Book 3 in the Perfect Taboo series
General Release Date: 17th June 2022
Word Count: 71,221
Book Length: SUPER NOVEL
GENRES: BONDAGE AND BDSM, CONTEMPORARY, EROTIC ROMANCE
Consent is everything…and with consent, everything is possible.
Olivia has one wish—to find a partner who will do consensual non-consent scenes with her. She thought she’d found the perfect man, but he turned out to be more dud than Dom. When their relationship implodes, she moves out, and moves in with her friend Cade. He’s happy to have her, but living with him won’t be easy. It was easier to ignore her feelings for him, and the fact that he’d always been her ideal Dom, when she’d had a boyfriend. But he’d stopped doing CNC after a scene had gone wrong, so she’d set her sights elsewhere.
Cade has his own problems. He’s been in love with Olivia since they met, but when she started dating someone else, he put his feelings aside and focused on being her friend. But now that she’s single again, he’s not going to let opportunity pass him by. He’s happy to set her straight about his feelings on CNC play—totally still into it, but won’t do casual scenes—and more than eager to make all her kinky dreams come true.
Olivia finally has the kind of kinky relationship she’s always wanted, and her feelings for Cade only grow stronger as time goes on. But when her ex reappears to explain why he ended their relationship, she wonders if she’s mistaking her happiness with their CNC play for love—and worries that Cade might be doing the same…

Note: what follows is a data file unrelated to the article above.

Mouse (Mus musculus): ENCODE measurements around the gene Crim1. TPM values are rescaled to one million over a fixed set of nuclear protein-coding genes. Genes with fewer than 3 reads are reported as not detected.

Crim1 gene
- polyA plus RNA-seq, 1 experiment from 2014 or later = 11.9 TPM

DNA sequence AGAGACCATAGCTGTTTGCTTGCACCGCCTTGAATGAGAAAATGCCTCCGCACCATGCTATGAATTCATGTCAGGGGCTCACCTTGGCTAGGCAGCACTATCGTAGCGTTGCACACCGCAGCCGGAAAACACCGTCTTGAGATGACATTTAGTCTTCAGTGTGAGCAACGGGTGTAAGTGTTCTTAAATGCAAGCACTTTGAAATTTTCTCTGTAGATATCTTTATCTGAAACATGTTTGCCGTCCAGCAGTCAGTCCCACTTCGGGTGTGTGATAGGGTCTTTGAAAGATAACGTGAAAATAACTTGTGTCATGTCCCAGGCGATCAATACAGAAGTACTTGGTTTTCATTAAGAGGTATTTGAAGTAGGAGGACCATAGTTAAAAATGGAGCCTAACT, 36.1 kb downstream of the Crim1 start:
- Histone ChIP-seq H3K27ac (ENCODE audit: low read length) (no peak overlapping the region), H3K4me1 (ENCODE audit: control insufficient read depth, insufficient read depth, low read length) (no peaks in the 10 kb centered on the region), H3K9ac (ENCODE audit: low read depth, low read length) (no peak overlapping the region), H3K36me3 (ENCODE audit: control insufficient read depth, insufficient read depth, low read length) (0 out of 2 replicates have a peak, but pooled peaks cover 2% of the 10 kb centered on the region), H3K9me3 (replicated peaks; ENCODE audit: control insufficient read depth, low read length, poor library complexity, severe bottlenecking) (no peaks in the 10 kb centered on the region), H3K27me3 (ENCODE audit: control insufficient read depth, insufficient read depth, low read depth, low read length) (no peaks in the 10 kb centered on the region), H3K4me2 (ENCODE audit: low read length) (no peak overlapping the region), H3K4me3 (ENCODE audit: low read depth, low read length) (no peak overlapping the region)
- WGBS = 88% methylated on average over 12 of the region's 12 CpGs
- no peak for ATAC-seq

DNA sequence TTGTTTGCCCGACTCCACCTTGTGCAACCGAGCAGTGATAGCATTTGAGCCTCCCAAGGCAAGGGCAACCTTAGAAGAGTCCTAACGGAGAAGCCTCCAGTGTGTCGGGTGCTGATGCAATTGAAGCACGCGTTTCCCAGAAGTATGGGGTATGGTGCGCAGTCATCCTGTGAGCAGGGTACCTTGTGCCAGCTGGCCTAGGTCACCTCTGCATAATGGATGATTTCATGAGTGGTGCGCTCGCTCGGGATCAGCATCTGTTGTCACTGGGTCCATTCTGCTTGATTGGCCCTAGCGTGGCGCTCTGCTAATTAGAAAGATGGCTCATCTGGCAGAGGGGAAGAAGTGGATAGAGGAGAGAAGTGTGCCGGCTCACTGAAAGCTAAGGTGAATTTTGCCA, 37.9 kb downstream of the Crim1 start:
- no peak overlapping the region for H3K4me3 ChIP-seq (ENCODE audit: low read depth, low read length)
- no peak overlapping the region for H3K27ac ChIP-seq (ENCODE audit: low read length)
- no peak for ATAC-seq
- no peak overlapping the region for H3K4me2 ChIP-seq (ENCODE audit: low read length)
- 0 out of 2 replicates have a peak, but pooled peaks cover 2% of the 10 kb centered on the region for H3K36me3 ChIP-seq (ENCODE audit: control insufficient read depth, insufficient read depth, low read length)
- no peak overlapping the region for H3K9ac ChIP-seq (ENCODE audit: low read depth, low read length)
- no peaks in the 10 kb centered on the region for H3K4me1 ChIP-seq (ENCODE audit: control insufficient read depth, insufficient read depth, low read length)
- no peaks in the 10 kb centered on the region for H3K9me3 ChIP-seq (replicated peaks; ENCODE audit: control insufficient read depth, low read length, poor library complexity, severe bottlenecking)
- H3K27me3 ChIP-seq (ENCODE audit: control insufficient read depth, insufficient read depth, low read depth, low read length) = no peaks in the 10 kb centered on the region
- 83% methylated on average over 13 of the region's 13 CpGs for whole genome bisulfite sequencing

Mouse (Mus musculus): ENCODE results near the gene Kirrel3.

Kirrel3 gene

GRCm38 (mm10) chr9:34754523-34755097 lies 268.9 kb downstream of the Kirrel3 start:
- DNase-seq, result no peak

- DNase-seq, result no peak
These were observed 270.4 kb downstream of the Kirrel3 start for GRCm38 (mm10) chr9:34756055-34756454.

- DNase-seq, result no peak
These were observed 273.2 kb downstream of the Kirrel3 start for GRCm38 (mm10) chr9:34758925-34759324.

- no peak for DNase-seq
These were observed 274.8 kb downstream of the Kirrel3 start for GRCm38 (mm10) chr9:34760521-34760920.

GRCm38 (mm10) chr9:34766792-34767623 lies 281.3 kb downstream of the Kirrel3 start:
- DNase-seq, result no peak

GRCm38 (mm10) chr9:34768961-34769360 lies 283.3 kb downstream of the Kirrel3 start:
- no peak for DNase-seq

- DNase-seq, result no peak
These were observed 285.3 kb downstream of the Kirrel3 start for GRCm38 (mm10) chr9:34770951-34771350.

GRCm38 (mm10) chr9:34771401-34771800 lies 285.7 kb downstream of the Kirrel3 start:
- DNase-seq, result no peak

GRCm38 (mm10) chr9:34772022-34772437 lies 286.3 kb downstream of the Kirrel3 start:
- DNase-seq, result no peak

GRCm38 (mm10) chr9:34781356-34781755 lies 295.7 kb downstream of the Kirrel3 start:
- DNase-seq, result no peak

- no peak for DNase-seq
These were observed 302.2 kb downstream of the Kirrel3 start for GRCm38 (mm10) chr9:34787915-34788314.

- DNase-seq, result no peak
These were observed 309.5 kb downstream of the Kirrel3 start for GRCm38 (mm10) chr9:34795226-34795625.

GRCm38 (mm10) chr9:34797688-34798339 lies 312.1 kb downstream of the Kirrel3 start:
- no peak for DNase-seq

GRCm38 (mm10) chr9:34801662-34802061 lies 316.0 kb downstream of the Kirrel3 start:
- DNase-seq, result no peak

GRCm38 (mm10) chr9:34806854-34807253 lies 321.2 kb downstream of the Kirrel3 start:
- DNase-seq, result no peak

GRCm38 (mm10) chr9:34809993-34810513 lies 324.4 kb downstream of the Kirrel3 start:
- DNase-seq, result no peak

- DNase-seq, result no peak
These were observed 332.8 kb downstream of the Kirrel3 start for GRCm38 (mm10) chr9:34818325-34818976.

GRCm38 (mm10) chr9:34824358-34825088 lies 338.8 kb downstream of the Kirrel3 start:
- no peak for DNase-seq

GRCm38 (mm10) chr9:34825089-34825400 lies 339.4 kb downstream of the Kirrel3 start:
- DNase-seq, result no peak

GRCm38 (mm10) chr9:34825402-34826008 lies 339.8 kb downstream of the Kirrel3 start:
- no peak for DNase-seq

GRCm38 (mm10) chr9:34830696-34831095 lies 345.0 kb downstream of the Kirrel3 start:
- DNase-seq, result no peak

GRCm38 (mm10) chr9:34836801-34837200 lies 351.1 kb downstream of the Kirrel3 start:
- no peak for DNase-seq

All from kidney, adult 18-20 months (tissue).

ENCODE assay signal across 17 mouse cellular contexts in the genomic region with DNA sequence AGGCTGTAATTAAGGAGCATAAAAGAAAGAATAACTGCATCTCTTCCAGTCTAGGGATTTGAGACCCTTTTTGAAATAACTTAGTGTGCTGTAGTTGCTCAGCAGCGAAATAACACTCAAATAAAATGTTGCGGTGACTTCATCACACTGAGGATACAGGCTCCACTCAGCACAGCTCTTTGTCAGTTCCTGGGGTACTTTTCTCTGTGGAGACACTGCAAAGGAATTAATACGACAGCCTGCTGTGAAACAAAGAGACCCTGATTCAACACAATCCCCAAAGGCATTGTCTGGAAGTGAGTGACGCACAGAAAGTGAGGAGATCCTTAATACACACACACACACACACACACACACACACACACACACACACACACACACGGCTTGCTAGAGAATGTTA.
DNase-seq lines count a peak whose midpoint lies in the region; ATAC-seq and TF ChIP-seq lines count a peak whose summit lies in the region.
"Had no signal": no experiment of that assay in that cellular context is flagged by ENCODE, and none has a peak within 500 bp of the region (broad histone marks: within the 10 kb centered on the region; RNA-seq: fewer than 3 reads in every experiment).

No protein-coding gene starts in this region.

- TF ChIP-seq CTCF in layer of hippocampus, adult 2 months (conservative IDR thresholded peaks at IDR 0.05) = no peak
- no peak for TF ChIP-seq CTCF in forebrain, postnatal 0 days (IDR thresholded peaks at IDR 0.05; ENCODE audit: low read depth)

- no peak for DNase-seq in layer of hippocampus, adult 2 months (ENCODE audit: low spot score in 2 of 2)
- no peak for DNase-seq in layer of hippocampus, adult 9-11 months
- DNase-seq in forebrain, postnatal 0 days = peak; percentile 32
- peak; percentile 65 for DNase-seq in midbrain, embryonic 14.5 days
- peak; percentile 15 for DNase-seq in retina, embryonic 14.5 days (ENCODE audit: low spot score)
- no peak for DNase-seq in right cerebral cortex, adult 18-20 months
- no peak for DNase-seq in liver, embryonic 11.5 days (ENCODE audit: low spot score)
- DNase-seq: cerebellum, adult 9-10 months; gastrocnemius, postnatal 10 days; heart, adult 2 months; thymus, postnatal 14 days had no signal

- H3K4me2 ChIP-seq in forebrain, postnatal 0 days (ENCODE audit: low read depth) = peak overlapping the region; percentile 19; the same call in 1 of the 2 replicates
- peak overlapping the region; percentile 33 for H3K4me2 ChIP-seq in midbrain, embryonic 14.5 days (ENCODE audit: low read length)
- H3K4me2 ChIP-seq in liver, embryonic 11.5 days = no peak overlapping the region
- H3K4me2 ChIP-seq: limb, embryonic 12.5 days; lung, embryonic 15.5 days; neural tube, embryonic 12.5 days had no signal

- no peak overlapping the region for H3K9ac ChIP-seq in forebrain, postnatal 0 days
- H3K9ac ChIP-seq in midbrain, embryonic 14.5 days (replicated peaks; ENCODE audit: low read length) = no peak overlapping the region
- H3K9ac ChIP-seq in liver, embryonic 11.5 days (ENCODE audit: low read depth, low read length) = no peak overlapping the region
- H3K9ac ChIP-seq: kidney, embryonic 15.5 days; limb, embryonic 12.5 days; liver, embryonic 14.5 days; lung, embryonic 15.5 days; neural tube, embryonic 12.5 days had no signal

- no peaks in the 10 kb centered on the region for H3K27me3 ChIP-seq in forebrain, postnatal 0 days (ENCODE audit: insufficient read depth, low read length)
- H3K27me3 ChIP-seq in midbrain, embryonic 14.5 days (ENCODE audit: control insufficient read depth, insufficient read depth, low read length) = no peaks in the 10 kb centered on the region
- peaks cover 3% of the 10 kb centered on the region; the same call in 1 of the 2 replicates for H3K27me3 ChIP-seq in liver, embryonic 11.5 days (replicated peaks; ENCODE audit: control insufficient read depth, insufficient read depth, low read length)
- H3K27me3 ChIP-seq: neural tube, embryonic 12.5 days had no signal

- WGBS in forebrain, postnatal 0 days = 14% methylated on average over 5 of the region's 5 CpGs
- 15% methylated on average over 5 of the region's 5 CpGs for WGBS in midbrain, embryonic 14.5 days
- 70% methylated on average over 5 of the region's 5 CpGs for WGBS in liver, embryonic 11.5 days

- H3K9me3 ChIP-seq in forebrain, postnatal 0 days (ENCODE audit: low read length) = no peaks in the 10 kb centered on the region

Reader advisory: This book includes scenes of consensual non-consent, as well as RACK, role-play, sexual fantasy, blood play and rape fantasy.
Publisher’s Note: The story told in this book begins on the same day that Sharing His Submissive ends, and before the events of Show Me Something Good.
Olivia stared at her boyfriend in disbelief. “Are you serious?”
Kyle raised one blond eyebrow, which unfortunately added a layer of smug condescension to his Generically Handsome White Guy face. “Do I look serious?”
“Yes.” His usual affable smile was missing, his mouth pinched tight. “You look very serious.”
“Well, then.” Kyle took out a pen and tapped the thick sheaf of papers on the table between them.
“You’re telling me if I don’t sign that, we’re done.”
“That’s what I’m telling you.”
This didn’t make any sense. “I don’t want a Master/slave relationship, Kyle. You know that.”
He laid the pen on the table. It was the fountain pen she’d given him for his birthday last month, she noted. It was made in Germany, by some company that was apparently the world leader in fancy fountain pens, and had cost almost as much as her share of the monthly rent. It had a black lacquer finish, gold trim, and a gold nib that squirted ink all over her fingers every time she used it.